"I would have dragged

him home back to the carpentry shop

basement locked the door

paid Judas off got a fake passport

plane ticket to the Outer Hebrides

No one would have called me Holy Mother"

- Cullene Bryant, excerpt from Embarking II (from "God is a Laughing Bedouin")

The stage is set up simply: one table, designed so two of its legs are supposed to be standing higher than the other two, with a diagonal division between them that leads it to have a step between these two plateaus. The rest of the set is a series of sheets resembling papyrus or canvas, hanging down, with faded words in Hebrew, Arabic, English and French painted on them. One of them is a painting that Nelson works on throughout the play. Sabrina Miller's stage design reminds us that art is worldmaking. The world made in Birthmark is raw, discordant, and occasionally uncomfortable. The world made in Birthmark is better than the alternative.

"I don't believe in guarded borders and I don't believe in hate

I don't believe in generals or their stinking torture states

When I talk with the survivors of things too sickening to relate...

If I had a rocket launcher, I would not hesitate"

- Bruce Cockburn, about the refugee crisis during the Guatemalan Civil War, in "If I Had a Rocket Launcher"

Birthmark is a play that attempts to display a multiplicity of viewpoints, almost all of which contradict each other, as fairly as possible. As a person who was trained as a philosopher, I appreciate that it does not shy away from having viewpoints and clear messages: we do not fight abstract concepts, we fight human beings. When we talk about what we know, we think we are scientists uncovering the truth. In fact, we are lawyers, arguing for positions we arrived at through other means. Trauma isn't just a thing that happens to your mind, it is something that lives in your body. Abuse is cyclical: we are abused and and feel powerless, and in an attempt to regain that power, too often we abuse others. This cycle can be broken. We can biologically transmit trauma. We can teach our children to be afraid in the same way we are. We can teach our children to be proud in the same way we are. Fear and pride are not weaknesses or vices, they are tools, and we can choose how we use them. Politics are family conflicts, amplified. A life worth living is a life that means something. Everyone's life means something. Listen to your parents. Listen to your children.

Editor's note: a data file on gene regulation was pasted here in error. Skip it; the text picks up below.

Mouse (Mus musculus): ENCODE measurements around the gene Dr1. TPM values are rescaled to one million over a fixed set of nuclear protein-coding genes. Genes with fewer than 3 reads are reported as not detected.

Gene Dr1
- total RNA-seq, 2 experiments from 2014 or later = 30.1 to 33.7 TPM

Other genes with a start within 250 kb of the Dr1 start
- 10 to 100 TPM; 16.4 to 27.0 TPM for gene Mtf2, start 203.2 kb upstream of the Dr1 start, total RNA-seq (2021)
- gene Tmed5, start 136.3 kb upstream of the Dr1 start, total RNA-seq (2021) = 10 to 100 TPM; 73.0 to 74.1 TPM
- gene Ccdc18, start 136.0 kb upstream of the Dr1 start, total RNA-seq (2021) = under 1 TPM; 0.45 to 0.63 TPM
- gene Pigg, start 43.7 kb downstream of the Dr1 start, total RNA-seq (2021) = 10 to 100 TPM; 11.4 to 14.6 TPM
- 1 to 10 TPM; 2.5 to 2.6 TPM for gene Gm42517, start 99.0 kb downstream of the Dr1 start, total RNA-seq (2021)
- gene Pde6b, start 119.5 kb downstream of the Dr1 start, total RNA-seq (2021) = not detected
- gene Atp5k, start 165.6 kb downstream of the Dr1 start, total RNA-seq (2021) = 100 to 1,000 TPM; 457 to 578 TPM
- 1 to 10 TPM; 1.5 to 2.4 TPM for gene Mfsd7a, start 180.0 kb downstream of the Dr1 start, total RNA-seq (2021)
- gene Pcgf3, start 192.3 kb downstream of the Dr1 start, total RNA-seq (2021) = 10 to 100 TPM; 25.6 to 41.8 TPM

Home can be anywhere you are loved.

Teesri Duniya Theatre's Birthmark runs at MAI (Montreal, arts interculturels) through November 18th . Ticket prices range between $17 and $25, with special discounts for students, seniors, and groups. Tickets for November 14th will be half price, by phone and only in advance. Box office information, and a link to buy tickets online, can be found here.

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From This Author Tara McGowan-Ross

Tara McGowan-Ross is an urban Mi’kmaq multidisciplinary artist. She is a graduate of Concordia University’s philosophy program, former creative director and collective member at Spectra (read more...)

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  • BWW Review: BIRTHMARK at Montreal, Arts Interculturels — Identity, Power, and Trauma
  • BWW Review: OTHER PEOPLE'S CHILDREN at Centaur Theatre - Care and Carelessness